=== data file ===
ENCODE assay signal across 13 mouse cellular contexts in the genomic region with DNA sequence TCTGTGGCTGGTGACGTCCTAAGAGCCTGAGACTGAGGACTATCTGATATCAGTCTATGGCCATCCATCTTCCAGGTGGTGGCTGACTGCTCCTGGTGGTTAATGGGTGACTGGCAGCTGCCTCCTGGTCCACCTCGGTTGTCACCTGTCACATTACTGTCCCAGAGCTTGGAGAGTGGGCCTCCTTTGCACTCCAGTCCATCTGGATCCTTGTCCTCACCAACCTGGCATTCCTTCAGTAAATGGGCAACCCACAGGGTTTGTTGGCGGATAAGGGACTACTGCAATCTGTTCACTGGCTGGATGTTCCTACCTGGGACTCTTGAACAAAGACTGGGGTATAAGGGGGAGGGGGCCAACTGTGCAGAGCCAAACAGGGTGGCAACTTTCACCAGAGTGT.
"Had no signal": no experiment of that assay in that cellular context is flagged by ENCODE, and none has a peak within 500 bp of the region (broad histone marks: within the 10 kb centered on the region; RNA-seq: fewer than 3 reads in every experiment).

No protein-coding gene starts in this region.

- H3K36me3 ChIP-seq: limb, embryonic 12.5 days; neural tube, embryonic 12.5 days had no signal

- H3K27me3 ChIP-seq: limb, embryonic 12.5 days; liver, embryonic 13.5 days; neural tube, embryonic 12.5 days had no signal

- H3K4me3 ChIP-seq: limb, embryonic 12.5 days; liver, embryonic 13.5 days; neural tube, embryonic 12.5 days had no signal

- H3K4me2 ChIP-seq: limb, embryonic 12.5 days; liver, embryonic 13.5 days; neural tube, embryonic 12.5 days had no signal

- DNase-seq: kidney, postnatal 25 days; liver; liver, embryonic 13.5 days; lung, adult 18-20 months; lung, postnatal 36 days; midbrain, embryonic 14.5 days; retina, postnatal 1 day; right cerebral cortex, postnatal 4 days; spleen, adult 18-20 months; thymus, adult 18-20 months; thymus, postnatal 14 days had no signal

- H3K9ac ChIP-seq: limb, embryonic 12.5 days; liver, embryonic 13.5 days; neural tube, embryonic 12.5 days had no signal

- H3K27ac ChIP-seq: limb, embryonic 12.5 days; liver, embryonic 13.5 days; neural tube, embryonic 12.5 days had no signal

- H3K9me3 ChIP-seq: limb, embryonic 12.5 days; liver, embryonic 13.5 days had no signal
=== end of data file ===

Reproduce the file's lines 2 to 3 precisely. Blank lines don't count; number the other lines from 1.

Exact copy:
"Had no signal": no experiment of that assay in that cellular context is flagged by ENCODE, and none has a peak within 500 bp of the region (broad histone marks: within the 10 kb centered on the region; RNA-seq: fewer than 3 reads in every experiment).

No protein-coding gene starts in this region.